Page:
An SOP in the LA City Fire Department is that fire fighters cannot use any elevator that serves the fire floor. Therefore in high-rises, fire fighters must use an elevator that either stops its full run below the fire floor or else passes the fire floor in a blind shaft and serves floors above. This, of course, means that in some cases fire fighters must walk several floors either up or down to reach the fire floor.
Fire fighting clothing
Another effort to develop improved fire fighting clothing was described by Fred J. Abeles and Robert Del Vecchio of the Grumman Corporation of Bethpage, N. Y. As a preliminary to getting into the clothing design stage, Abeles related, physical tests were made of fire fighters, both on and off the fireground. In metabolism testing, it was found that fire fighters doing a step test had a metabolic increase of 30 to 80 percent when wearing turnout gear instead of street clothing.
Del Vecchio explained that in the first phase of Project FIRES (fire fighter integrated response equipment system) performance standards for protective gear are based on present-day equipment. He said that he feels that the clothing could be put together in a “much better system.”
Del Vecchio stated that phase two of Project FIRES will develop turnout clothing and field-test the prototype systems. Work in this phase also will seek what can be supplied by new technology on the basis that cost is not a problem. Eventually, this phase will develop what Del Vecchio referred to as a fire fighter’s “ensemble.” He disclosed that at this time they are thinking of a bag suit as one way to go.
In describing the District of Columbia Fire Department efforts to induce residents to install smoke detectors in their homes, Burton Clark, a fire fighter in that department, declared, “Public education is the only way we can eliminate the fire problem, which is caused by ignorance and indifference.”
Clark stated that the Washington, D. C., program is based on training fire fighters to have sufficient information about smoke detectors to convince visitors to fire stations of the need to install detectors in their homes. Clark said the training program instituted by Chief Burton Johnson consists of two parts— information and motivation. The motivation consists of convincing fire fighters of the need for smoke detectors and the information part provides them with the material needed to explain the function and value of smoke detectors to the public.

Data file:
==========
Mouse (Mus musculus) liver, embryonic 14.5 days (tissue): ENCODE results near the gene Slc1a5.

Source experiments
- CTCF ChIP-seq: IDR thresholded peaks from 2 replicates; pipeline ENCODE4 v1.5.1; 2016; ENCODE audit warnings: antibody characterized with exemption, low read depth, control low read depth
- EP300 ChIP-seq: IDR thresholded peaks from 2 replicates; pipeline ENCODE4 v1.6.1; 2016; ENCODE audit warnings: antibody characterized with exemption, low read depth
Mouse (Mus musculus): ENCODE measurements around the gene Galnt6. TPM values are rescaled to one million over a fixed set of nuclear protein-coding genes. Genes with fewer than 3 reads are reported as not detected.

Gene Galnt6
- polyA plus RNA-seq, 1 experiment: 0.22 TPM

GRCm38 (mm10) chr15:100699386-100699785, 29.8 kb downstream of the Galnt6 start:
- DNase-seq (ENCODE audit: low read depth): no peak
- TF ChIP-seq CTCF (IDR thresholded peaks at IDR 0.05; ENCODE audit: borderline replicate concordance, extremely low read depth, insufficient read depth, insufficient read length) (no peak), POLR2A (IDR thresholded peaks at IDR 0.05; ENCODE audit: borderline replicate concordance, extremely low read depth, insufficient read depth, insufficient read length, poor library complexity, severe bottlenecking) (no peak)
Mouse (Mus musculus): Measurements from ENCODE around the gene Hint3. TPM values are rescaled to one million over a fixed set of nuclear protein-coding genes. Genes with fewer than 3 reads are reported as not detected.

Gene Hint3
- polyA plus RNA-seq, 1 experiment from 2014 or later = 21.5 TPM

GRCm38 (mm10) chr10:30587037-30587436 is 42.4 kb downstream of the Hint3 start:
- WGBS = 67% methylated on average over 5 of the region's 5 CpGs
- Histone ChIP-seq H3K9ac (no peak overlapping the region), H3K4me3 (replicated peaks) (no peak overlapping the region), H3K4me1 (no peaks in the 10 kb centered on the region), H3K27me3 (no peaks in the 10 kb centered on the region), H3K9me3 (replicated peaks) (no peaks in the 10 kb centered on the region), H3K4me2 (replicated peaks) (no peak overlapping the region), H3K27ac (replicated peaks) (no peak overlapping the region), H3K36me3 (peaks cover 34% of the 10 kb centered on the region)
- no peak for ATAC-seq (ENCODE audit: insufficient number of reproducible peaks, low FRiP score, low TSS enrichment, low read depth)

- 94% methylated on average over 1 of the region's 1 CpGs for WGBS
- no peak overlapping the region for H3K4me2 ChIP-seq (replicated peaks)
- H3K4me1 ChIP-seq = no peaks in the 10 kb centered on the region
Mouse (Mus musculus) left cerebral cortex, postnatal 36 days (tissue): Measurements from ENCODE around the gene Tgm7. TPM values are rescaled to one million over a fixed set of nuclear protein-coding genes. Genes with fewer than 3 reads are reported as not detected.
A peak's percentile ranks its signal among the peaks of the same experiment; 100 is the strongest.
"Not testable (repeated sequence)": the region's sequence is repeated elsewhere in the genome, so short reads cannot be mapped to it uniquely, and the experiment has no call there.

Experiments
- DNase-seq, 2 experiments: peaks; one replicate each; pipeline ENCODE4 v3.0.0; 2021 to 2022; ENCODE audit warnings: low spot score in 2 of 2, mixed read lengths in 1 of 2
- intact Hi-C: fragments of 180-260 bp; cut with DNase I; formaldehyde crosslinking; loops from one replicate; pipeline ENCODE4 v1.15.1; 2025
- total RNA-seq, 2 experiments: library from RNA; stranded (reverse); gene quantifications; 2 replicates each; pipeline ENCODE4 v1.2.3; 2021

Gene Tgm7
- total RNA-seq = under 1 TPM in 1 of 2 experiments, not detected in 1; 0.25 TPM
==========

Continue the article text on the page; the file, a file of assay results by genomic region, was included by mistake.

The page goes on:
Clark said that as a result of the detector training program, more than 100 District of Columbia fire fighters have volunteered to take further training to enable them to go into the community with the fire-safety message.
Brush fire project
FIRESCOPE, the Southern California brush fire area coordination effort, could have national application of its work in developing uniform terminology, fire management modeling and improved communications, said Richard Chase of the United States Forest Service. The FIRESCOPE research program was launched in 1972 with federal funding and it is a multiagency effort to manage wild land fires and other major incidents.
Chase explained that FIRESCOPE has two major interests, a multiagency coordination system on a daily basis and an incident command system with standard organization and procedures for fire line communications and better planning of attack.
Chase said that it will take about four more years to implement FIRESCOPE fully. An operating coordinations center has been constructed which ties in all the agencies involved. FIRESCOPE assists the agencies and the individual agencies are responsible for their own command operations. It is the job of FIRESCOPE, Chase explained, to keep track of available resources, and it is involved in communications, training, an infrared imagery system and computerized data. The data system includes a prediction capability for Santa Ana winds that evaluates the size of the fire, the fuel, the wind and the terrain.
Chase said there will be more than 2300 persons trained among all the agencies participating in wild land fire fighting in southern California and that the FIRESCOPE project is considering a satellite communications system to overcome the difficulties in radio communication caused by the mountainous terrain in southern California.
Captain James Turner of the Los Angeles County Fire Department described operations in brush fire fighting and told of the ability to make an infrared scan of a fire from an aircraft and to radio the results to a truck with equipment to produce hard copy of the scan.